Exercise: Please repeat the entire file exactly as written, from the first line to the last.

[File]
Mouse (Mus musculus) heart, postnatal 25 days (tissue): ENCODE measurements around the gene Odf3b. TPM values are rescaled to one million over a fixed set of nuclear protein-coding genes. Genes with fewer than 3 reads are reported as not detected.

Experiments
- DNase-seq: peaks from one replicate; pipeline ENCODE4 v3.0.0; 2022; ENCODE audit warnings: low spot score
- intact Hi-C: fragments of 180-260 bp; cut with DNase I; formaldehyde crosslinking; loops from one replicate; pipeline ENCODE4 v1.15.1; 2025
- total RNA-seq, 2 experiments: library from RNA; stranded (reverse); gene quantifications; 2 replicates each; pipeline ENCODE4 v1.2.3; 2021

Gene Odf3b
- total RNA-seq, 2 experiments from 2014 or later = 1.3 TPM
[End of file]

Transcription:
Mouse (Mus musculus) heart, postnatal 25 days (tissue): ENCODE measurements around the gene Odf3b. TPM values are rescaled to one million over a fixed set of nuclear protein-coding genes. Genes with fewer than 3 reads are reported as not detected.

Experiments
- DNase-seq: peaks from one replicate; pipeline ENCODE4 v3.0.0; 2022; ENCODE audit warnings: low spot score
- intact Hi-C: fragments of 180-260 bp; cut with DNase I; formaldehyde crosslinking; loops from one replicate; pipeline ENCODE4 v1.15.1; 2025
- total RNA-seq, 2 experiments: library from RNA; stranded (reverse); gene quantifications; 2 replicates each; pipeline ENCODE4 v1.2.3; 2021

Gene Odf3b
- total RNA-seq, 2 experiments from 2014 or later = 1.3 TPM